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7 GIFs Tell You All You Need to Know About Measles-Rubella

Contributed by For Child Health:

When it comes to vaccine preventable diseases, myth often over shadows fact in India. 

Right from anti-vaccination campaigns to superstitious rituals, the hurdles to reaching the goal of complete immunisation are never ending. While government and independent agencies are trying to bridge the gap in accessibility, it is the lack of information that leads to these efforts falling short.  

It is high time to end this trend of ignorance that is costing thousands of lives every year.

Here's seven facts about measles that these gifs will never let you forget! 

1. Measles is not ‘just a rash’

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Measles is one of the leading causes of death among children across the world. Measles claimed close to 90,000 lives in 2016, according to the World Health Organization – most of which were if children under the age of 5 years. Measles can also weaken the immune system putting children at risk for future illness including diarrhea and pneumonia.

2. Measles is highly infectious

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Measles is highly infectious and spreads through coughing, sneezing, or other close contact with someone who is infected. Even a few cases of measles can lead to an epidemic. In fact, before the measles vaccine was introduced and widespread vaccination became common, there were measles epidemics every two to three years!

3. Thanks to the measles vaccine, measles today is at an all-time low!

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The measles vaccine has been in use since the 1960s. Since 2000, measles deaths worldwide have decreased by 84%, all thanks to widespread use of the measles vaccine. However, measles continues to affects many countries, especially in Asia and Africa.

Read MoreRotavirus Vaccine Saves the Lives of Thousands of Children Every Year — 5 Bollywood Dialogues Explain How

4. India is aiming to eliminate measles by 2020

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India is all onboard as a a participant in the World Health Organization (WHO)’s plan to eliminate measles in five WHO regions by 2020.

5. India recently introduced the Measles-Rubella (MR) vaccine

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Measles vaccine has been part of India’s Universal Immunization Programme (UIP) since 1985. But in February 2017, India introduced the measles-rubella (MR) vaccine that provides protection against both measles and rubella. Rubella is a viral disease that can result in congenital birth defects in children if mothers are infected during pregnancy. Alongside measles elimination, India also plans to control rubella infections by 2020!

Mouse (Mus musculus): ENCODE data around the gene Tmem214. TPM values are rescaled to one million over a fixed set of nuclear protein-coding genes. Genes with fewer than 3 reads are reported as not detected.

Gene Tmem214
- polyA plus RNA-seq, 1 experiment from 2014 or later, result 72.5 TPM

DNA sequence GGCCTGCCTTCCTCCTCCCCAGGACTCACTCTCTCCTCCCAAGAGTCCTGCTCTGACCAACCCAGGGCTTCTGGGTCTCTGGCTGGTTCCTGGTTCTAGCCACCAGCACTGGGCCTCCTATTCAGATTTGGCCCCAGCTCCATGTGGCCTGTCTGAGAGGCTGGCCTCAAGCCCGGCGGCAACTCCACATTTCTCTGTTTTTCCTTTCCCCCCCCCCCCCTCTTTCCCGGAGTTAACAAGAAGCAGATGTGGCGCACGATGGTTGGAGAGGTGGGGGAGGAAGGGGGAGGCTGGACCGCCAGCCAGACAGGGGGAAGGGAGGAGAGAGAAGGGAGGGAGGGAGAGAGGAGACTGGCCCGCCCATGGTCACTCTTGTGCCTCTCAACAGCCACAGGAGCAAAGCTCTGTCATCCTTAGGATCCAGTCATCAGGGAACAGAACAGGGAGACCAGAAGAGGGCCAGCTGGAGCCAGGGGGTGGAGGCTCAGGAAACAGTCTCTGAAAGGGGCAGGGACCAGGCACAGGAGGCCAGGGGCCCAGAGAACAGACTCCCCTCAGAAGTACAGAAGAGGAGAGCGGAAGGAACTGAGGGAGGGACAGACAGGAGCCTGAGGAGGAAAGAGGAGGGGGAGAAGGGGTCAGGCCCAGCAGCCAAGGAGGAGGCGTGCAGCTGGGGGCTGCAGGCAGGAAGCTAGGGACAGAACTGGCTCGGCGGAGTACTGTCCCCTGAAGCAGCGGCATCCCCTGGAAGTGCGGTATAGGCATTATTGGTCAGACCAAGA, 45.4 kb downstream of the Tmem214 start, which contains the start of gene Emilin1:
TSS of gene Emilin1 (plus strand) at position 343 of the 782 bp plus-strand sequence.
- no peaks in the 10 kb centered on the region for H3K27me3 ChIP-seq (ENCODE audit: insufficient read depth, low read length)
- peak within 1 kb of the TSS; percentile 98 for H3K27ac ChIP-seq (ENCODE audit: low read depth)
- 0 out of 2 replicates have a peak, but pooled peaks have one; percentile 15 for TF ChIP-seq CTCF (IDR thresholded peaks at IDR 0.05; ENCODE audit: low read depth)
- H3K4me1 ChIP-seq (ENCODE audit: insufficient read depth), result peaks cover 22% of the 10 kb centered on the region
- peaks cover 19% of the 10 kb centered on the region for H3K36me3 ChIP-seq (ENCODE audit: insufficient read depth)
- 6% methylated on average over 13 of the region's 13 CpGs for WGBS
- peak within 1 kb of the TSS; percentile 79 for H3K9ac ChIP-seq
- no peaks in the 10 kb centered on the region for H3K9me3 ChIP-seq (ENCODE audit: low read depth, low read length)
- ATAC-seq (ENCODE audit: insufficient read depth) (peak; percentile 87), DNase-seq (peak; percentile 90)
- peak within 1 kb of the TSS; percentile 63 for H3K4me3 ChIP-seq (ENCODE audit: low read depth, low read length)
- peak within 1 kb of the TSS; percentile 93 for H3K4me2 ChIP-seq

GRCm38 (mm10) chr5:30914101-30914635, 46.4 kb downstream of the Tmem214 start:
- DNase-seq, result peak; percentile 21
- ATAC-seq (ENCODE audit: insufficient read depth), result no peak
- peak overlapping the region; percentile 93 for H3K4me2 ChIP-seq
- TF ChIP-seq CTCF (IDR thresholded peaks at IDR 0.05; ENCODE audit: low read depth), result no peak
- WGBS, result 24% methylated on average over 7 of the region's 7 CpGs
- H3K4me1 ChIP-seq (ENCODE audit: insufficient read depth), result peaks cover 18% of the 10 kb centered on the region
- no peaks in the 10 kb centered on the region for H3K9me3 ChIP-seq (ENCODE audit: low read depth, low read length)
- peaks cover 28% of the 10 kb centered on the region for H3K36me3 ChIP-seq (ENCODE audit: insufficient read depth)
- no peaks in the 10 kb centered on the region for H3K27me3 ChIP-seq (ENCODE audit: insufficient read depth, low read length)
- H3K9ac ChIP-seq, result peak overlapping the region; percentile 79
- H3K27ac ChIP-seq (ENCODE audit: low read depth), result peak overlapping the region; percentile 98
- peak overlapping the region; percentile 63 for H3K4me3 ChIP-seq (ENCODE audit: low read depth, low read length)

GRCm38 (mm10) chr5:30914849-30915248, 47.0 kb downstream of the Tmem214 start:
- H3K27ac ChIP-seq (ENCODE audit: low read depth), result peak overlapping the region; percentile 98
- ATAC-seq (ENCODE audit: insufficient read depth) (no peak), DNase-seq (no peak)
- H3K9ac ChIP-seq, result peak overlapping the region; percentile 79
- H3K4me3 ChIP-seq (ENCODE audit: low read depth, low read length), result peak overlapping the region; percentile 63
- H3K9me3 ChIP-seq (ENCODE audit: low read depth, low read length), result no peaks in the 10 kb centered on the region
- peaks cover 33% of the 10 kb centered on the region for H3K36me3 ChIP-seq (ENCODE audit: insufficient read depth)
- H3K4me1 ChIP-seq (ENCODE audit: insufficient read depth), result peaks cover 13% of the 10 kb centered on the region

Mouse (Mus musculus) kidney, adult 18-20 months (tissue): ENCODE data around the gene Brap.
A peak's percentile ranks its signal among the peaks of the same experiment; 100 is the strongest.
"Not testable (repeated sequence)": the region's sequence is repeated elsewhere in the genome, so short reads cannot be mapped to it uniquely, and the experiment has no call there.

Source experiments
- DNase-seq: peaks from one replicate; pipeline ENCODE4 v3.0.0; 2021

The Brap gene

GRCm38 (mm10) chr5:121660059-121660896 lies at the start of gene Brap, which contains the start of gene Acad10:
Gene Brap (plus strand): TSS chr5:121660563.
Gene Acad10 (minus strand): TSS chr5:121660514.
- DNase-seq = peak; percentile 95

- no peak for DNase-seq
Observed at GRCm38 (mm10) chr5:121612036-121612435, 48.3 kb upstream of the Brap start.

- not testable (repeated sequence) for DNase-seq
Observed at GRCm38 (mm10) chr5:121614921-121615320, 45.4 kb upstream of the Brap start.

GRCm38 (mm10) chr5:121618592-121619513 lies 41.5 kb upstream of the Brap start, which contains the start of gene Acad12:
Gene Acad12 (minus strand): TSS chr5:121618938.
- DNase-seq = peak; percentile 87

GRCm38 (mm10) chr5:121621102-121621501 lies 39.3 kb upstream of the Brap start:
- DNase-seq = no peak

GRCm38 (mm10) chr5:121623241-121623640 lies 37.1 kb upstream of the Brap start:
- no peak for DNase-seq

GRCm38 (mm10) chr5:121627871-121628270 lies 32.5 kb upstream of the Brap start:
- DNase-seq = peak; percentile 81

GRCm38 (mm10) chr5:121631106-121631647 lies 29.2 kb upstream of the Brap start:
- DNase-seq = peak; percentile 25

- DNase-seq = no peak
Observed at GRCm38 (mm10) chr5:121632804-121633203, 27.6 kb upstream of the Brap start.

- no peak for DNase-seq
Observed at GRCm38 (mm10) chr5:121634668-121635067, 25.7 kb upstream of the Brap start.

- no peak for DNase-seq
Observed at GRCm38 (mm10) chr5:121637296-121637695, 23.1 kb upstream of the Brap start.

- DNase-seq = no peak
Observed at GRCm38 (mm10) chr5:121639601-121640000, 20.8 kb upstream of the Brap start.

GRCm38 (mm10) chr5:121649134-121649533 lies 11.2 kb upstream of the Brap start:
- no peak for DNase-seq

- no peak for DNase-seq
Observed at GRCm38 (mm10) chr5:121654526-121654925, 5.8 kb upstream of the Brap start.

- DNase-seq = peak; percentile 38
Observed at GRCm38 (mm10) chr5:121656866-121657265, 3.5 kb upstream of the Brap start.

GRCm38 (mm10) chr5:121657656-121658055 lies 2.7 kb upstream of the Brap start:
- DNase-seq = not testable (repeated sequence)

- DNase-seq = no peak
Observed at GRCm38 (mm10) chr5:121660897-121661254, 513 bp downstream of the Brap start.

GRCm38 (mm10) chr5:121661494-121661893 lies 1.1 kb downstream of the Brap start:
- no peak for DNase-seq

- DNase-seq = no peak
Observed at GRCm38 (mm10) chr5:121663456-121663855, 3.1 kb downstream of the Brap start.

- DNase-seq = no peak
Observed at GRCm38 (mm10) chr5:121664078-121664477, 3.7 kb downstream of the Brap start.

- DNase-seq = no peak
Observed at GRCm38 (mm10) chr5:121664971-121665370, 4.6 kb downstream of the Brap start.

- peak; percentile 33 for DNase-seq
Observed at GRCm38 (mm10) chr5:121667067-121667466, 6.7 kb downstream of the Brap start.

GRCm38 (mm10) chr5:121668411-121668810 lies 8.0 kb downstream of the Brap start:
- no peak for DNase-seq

6. India launched the largest Measles-Rubella (MR) vaccination campaign in the world in 2017

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The MR campaign aims to immunize around 41 crore children across the country, targeting children aged from 9 months to 15 years of age. The wide age group ensures that those who have not been previously immunized against measles and rubella are also vaccinated during this drive.

7. Over 7 crore children in India have already been vaccinated across several states

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Five states—Tamil Nadu, Kerala, Telangana, Himachal Pradesh, and Arunachal Pradesh — have achieved 100% immunization MR coverage, thanks to the dedication of frontline health workers who delivered the vaccine to the remotest corners of these states.

Read MoreWe Eradicated Smallpox. Why Do Other Preventable Diseases Persist?

Today, the measles-rubella vaccine is saving lives, reducing disease, and improving health In India and the world. Raising awareness and increasing access is the first step. Together, we can eliminate measles and make sure that no more kids die from this disease.

Global Citizen India and For Child Health support UN Sustainable Development Goal of ensuring healthy lives and well being of all people. Take action here with Global Citizen and For Child Health to make sure everyone can get the health services they need no matter who they are, where they live, or what their income.

For Child Health is a platform to promote every child's right to a healthy and happy childhood by increasing awareness about vaccines in India. It is supported by Global Health Strategies, which works on a number of pressing public health issues in India and internationally.